Thursday, March 08, 2007

Rule of Law wins in high political trial

Here is a case that has gripped Washington last few years, a trial that demonstrates the power of checks and balances in the American political system and an astounding victory for the rule of law.

The criminal conviction of one of the Bush administration's most powerful figures, Lewis Libby, the former chief of staff to Vice President Dick Cheney, has been found guilty on four counts of obstructing justice and lying to the FBI and a grand jury during an investigation into the leak of a CIA operative's identity.

Much of the perjury case hinged on the flawed intelligence for the case for war and the White House's campaign to justify the Iraq conflict. As Mr Cheney's former chief of staff and ex national security adviser, Libby was one of the architects of the Iraq invasion.

The offenses carry possible sentences of more than 20 years in prison, but because he is a first-time offender, Libby will probably receive substantially less under federal sentencing guidelines. His lawyer said he would move for a new trial and, if the motion is denied, would appeal.

The implications of this trial are likely to be far-reaching and long-lasting. There were few officials with greater influence or power during the first four years of the Bush administration than Libby.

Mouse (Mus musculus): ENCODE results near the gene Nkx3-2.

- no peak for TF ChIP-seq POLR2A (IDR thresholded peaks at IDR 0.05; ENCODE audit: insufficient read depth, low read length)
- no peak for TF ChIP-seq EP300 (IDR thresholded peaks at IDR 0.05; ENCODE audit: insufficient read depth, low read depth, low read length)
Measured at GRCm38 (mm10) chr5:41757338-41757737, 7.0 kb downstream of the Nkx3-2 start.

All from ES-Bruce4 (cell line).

Libby is one of the most well-connected neoconservatives in the US that advocated for an invasion of Iraq to overthrow Saddam Hussein long before the 9/11 attack .

This incident shows that the rule of law, though imperfect and sometimes slow typically prevails over a particular elected official or political movement.

American politics has seen high political drama before. Richard Nixon was reelected in 1972 with the largest landslide in American history, but he spent the next two years watching as his closest aides were hauled off to criminal proceedings in the Watergate scandal.

In 1974, Nixon himself was forced to resign from office and president Gerald Ford gave him a pardon that avoided the humiliation of having dragged him through the courts.

Widely considered the most investigated US President ever, Bill Clinton was impeached on December 19 1998 by the House of Representatives and subsequently acquitted by the Senate on February 12, 1999. The charges were perjury and obstruction of justice, arising from the Monica Lewinsky sex scandal.

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